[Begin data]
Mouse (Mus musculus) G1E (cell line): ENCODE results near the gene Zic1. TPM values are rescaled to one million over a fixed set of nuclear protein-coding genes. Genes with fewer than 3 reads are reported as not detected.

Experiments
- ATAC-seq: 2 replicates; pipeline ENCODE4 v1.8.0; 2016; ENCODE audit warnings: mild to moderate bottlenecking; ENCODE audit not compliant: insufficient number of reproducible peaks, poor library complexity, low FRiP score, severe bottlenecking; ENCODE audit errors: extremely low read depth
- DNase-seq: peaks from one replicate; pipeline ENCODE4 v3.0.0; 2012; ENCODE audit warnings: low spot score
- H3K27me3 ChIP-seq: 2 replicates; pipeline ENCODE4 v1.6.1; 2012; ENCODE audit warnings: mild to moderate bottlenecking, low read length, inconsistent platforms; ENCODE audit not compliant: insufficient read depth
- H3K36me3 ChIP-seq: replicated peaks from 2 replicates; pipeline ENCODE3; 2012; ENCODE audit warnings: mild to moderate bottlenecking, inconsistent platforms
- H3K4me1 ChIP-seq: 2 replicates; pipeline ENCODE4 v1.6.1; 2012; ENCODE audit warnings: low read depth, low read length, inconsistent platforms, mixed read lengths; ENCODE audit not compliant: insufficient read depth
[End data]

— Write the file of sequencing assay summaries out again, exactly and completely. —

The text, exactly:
Mouse (Mus musculus) G1E (cell line): ENCODE results near the gene Zic1. TPM values are rescaled to one million over a fixed set of nuclear protein-coding genes. Genes with fewer than 3 reads are reported as not detected.

Experiments
- ATAC-seq: 2 replicates; pipeline ENCODE4 v1.8.0; 2016; ENCODE audit warnings: mild to moderate bottlenecking; ENCODE audit not compliant: insufficient number of reproducible peaks, poor library complexity, low FRiP score, severe bottlenecking; ENCODE audit errors: extremely low read depth
- DNase-seq: peaks from one replicate; pipeline ENCODE4 v3.0.0; 2012; ENCODE audit warnings: low spot score
- H3K27me3 ChIP-seq: 2 replicates; pipeline ENCODE4 v1.6.1; 2012; ENCODE audit warnings: mild to moderate bottlenecking, low read length, inconsistent platforms; ENCODE audit not compliant: insufficient read depth
- H3K36me3 ChIP-seq: replicated peaks from 2 replicates; pipeline ENCODE3; 2012; ENCODE audit warnings: mild to moderate bottlenecking, inconsistent platforms
- H3K4me1 ChIP-seq: 2 replicates; pipeline ENCODE4 v1.6.1; 2012; ENCODE audit warnings: low read depth, low read length, inconsistent platforms, mixed read lengths; ENCODE audit not compliant: insufficient read depth